“PASS” … I can’t explain how relieved those four letters made me feel when I opened my USMLE Step 2 CK exam score report on my computer screen. After countless hours of study, an ever-receding hairline, and lots of patience and support on my wife’s part, I’ve passed my last exam in medical school, and my last requirement for graduation. As of October 26, 2013, I am now officially Dr. Benjamin Laurence Ho, M.D.!
Being nine hours long with only a one-hour break in between, the CK is no doubt a mentally-demanding and exhausting exam, and by the end of the nine hours, all I wanted to do was go home, clear my mind, and think of nothing else for the rest of the day. But, I couldn’t. For most exams I have taken in my life, I’ve walked out of the testing center having a fair idea of how I did. However, this was not the case with the CK. I found no relief from being done with this monster. Memories of the vague questions and tricky answer choices (at the mercy of an ever-dwindling ticking time count) continued to haunt me with an uneasy feeling throughout the next three weeks while I waited for my scores to be tallied. And now, it’s here, right before my eyes.
So given the past three long weeks, it was definitely a relief when I saw those four letters. I read the word again to make sure that that was really what was spelled. I’d like to thank my wife Irene, my family, friends, and school for the support and preparation for this exam.
About the Step 2 CK:
The U.S. Medical Licensing Exam (USMLE) is divided into several parts taken at different times during your medical training: Step 1, Step 2 CS, Step 2 CK, and Step 3. Step 2 CK is the last part of the USMLE taken during medical school. Step 3 is usually taken during the first year of residency. The “CK” in the Step 2 CK exam’s name stands for “Clinical Knowledge.” Unlike Step 1 which focuses more on the mechanisms behind diseases, Step 2 CK focuses its questions more on the diagnoses and initial management of diseases, the things we learned during our clinical years of medical school. However, occasionally there may also be a few Step 1-type questions found in Step 2 CK. It’s all fair game.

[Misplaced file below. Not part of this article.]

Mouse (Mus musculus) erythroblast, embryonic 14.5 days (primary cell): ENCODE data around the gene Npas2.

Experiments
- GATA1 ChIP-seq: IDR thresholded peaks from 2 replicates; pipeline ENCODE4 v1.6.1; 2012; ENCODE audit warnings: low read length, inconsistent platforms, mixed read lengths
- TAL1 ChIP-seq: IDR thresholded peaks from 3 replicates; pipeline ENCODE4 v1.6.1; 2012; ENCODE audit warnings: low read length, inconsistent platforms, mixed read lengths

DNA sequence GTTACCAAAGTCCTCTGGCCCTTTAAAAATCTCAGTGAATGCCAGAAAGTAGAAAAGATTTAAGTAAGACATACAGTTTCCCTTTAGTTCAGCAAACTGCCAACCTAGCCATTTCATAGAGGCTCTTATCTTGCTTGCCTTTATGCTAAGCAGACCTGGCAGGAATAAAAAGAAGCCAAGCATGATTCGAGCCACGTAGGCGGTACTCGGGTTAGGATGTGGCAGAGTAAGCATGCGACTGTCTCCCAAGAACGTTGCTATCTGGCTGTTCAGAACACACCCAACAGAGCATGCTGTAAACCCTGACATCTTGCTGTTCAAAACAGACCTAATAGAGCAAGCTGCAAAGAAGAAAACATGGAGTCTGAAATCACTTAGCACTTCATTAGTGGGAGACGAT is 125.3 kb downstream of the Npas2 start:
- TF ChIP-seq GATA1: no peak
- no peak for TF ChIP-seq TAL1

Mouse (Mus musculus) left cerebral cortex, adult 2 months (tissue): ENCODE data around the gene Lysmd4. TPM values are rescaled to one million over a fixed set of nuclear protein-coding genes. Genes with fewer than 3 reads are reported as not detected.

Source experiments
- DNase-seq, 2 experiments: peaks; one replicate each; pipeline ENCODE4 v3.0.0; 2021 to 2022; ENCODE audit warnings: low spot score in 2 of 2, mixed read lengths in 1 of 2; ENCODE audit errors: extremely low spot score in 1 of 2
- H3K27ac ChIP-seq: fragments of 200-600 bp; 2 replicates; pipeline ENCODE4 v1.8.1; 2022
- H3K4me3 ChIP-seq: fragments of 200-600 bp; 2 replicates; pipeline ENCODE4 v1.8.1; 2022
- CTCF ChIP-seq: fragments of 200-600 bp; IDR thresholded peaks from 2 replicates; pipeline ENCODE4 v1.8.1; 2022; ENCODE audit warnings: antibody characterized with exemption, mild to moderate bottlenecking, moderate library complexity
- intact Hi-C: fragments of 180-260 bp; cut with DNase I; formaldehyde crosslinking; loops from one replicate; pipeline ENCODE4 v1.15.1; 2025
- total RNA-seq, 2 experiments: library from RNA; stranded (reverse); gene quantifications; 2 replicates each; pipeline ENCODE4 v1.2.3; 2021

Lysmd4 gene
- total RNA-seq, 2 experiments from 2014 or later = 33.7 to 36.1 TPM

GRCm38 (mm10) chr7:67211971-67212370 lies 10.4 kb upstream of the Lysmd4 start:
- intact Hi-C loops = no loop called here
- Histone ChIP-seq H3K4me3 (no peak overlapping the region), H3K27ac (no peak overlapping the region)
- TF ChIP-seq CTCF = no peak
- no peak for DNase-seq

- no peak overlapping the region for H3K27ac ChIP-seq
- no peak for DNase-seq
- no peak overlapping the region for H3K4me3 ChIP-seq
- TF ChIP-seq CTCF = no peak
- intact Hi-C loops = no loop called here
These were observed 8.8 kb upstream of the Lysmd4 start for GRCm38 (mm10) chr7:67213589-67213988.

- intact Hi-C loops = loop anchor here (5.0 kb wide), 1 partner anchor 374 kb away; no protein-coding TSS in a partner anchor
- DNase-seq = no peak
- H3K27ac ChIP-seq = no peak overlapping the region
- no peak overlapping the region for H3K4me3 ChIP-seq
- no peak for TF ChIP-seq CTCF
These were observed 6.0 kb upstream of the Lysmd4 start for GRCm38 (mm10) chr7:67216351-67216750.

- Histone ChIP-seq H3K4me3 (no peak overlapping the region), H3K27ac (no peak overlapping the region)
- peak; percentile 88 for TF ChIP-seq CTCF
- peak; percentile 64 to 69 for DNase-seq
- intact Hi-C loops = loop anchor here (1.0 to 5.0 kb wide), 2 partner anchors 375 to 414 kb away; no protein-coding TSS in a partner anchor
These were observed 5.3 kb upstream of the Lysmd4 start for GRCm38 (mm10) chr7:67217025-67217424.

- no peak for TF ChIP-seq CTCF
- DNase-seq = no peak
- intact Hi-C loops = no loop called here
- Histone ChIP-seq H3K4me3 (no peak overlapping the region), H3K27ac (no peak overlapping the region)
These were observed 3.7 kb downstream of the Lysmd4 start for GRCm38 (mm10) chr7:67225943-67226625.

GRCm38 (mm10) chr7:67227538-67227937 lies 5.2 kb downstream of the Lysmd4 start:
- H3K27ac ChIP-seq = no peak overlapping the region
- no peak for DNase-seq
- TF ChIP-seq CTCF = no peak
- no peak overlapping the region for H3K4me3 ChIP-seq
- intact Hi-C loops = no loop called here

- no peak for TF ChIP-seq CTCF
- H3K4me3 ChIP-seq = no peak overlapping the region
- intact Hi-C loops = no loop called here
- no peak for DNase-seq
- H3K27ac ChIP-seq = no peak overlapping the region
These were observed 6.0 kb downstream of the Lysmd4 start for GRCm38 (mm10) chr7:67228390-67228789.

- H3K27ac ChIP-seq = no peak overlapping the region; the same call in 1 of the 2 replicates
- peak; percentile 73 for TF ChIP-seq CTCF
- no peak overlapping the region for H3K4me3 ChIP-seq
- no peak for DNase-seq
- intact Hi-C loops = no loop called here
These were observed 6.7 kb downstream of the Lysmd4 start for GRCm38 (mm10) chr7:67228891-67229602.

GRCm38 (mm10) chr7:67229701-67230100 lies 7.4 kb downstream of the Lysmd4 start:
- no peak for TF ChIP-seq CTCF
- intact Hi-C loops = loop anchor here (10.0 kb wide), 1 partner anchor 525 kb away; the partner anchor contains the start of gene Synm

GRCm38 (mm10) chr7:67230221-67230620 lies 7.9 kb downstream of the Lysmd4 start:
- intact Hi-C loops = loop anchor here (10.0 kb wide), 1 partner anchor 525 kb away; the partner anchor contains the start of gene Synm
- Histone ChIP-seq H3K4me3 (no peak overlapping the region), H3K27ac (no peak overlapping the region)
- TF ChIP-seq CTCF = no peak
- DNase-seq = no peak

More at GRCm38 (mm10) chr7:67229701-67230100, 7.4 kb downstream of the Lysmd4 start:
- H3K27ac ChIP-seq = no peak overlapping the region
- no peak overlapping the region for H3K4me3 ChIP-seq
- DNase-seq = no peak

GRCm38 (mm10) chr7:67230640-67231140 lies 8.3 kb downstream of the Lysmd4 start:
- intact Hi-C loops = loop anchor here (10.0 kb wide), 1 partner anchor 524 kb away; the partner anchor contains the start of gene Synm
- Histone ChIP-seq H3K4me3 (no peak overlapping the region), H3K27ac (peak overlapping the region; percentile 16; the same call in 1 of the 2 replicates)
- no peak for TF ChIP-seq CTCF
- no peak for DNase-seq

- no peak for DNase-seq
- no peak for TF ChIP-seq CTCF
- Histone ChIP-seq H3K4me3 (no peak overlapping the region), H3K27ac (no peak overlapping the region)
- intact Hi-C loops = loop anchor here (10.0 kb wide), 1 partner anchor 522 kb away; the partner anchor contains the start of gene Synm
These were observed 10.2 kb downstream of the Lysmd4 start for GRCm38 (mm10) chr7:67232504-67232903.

The exam is taken on a computer at a Prometric Center, and consists of eight 1-hour sections, each with 42 to 44 multiple-choice questions. The exam also provides one hour of break time, which you are free to divide between the eight sections. Including the break time, the exam lasts a total of nine hours.
There are several types of questions one could expect to find on the CK. Most questions have very long stems with lots of details, and timing is a huge challenge. Most sections have questions with multimedia, such as pictures, EKGs, or the use of headphones. Most sections also have questions that provide a drug advertisement or multi-page research article (which take a long time to read through), then asks a few questions regarding it (applying the knowledge from the article to answer a question about a certain patient vignette). The number of answer choices vary from question to question, with some providing as little as A through E, to as many as A through K or so. There are questions that need to be answered in sequential order, which locks your answer when you proceed to the next question.
Over the years, the USMLE Step 2 CK Committee has gradually increased the minimum score required to pass the exam. In July 2013, the minimum passing score for the exam was increased from 196 to 203.
When to take the Step 2 CK:
While some residency programs may say that they do not require CK scores at the time of applying, I would highly recommend you have your scores in by the time you apply, especially as an IMG. I’d recommend taking CK before the end of August (the August before your Match year), since results take 3 weeks to come back and you would want to have your scores in by the time you send out your residency applications on September 15. Many programs may not even look at your application and invite you for an interview unless you have a completed application with all your step scores.